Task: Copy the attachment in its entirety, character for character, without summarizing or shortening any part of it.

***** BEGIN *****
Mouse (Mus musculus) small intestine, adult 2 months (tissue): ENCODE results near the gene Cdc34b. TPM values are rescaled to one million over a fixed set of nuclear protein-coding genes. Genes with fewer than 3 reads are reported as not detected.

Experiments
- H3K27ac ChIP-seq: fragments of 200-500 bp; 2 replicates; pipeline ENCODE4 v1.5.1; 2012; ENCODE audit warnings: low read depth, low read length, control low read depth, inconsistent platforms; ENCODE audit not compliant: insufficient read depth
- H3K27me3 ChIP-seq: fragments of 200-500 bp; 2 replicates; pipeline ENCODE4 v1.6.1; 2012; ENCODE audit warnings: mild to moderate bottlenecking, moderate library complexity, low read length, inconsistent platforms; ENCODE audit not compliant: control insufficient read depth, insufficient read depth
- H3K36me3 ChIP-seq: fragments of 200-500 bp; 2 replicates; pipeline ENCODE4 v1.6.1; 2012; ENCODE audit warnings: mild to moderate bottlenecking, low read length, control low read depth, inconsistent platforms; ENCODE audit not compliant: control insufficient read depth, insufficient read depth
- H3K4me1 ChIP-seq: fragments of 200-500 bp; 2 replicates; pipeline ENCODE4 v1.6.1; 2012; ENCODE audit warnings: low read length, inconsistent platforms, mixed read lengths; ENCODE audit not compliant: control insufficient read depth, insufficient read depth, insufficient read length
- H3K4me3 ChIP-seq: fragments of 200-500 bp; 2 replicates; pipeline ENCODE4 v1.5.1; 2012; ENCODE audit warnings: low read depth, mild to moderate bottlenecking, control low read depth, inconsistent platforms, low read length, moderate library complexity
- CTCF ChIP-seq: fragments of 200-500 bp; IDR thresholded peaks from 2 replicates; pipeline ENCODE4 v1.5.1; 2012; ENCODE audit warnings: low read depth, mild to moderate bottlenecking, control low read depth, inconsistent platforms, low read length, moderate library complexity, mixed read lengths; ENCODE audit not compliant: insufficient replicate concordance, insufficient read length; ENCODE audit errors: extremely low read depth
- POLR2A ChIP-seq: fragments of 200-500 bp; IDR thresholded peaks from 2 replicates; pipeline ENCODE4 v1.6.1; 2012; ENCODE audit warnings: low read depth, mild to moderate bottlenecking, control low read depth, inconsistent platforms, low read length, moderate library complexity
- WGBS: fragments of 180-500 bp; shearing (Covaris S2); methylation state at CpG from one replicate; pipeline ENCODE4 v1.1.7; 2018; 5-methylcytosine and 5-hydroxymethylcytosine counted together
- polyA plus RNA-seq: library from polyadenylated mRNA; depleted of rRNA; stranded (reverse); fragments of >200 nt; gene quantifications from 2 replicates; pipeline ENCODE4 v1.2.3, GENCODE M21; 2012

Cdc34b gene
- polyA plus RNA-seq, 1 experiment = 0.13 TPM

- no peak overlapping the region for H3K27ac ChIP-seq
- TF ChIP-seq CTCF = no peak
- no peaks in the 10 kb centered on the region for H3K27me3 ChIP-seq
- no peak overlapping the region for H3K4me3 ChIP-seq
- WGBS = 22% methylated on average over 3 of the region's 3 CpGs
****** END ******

Mouse (Mus musculus) small intestine, adult 2 months (tissue): ENCODE results near the gene Cdc34b. TPM values are rescaled to one million over a fixed set of nuclear protein-coding genes. Genes with fewer than 3 reads are reported as not detected.

Experiments
- H3K27ac ChIP-seq: fragments of 200-500 bp; 2 replicates; pipeline ENCODE4 v1.5.1; 2012; ENCODE audit warnings: low read depth, low read length, control low read depth, inconsistent platforms; ENCODE audit not compliant: insufficient read depth
- H3K27me3 ChIP-seq: fragments of 200-500 bp; 2 replicates; pipeline ENCODE4 v1.6.1; 2012; ENCODE audit warnings: mild to moderate bottlenecking, moderate library complexity, low read length, inconsistent platforms; ENCODE audit not compliant: control insufficient read depth, insufficient read depth
- H3K36me3 ChIP-seq: fragments of 200-500 bp; 2 replicates; pipeline ENCODE4 v1.6.1; 2012; ENCODE audit warnings: mild to moderate bottlenecking, low read length, control low read depth, inconsistent platforms; ENCODE audit not compliant: control insufficient read depth, insufficient read depth
- H3K4me1 ChIP-seq: fragments of 200-500 bp; 2 replicates; pipeline ENCODE4 v1.6.1; 2012; ENCODE audit warnings: low read length, inconsistent platforms, mixed read lengths; ENCODE audit not compliant: control insufficient read depth, insufficient read depth, insufficient read length
- H3K4me3 ChIP-seq: fragments of 200-500 bp; 2 replicates; pipeline ENCODE4 v1.5.1; 2012; ENCODE audit warnings: low read depth, mild to moderate bottlenecking, control low read depth, inconsistent platforms, low read length, moderate library complexity
- CTCF ChIP-seq: fragments of 200-500 bp; IDR thresholded peaks from 2 replicates; pipeline ENCODE4 v1.5.1; 2012; ENCODE audit warnings: low read depth, mild to moderate bottlenecking, control low read depth, inconsistent platforms, low read length, moderate library complexity, mixed read lengths; ENCODE audit not compliant: insufficient replicate concordance, insufficient read length; ENCODE audit errors: extremely low read depth
- POLR2A ChIP-seq: fragments of 200-500 bp; IDR thresholded peaks from 2 replicates; pipeline ENCODE4 v1.6.1; 2012; ENCODE audit warnings: low read depth, mild to moderate bottlenecking, control low read depth, inconsistent platforms, low read length, moderate library complexity
- WGBS: fragments of 180-500 bp; shearing (Covaris S2); methylation state at CpG from one replicate; pipeline ENCODE4 v1.1.7; 2018; 5-methylcytosine and 5-hydroxymethylcytosine counted together
- polyA plus RNA-seq: library from polyadenylated mRNA; depleted of rRNA; stranded (reverse); fragments of >200 nt; gene quantifications from 2 replicates; pipeline ENCODE4 v1.2.3, GENCODE M21; 2012

Cdc34b gene
- polyA plus RNA-seq, 1 experiment = 0.13 TPM

- no peak overlapping the region for H3K27ac ChIP-seq
- TF ChIP-seq CTCF = no peak
- no peaks in the 10 kb centered on the region for H3K27me3 ChIP-seq
- no peak overlapping the region for H3K4me3 ChIP-seq
- WGBS = 22% methylated on average over 3 of the region's 3 CpGs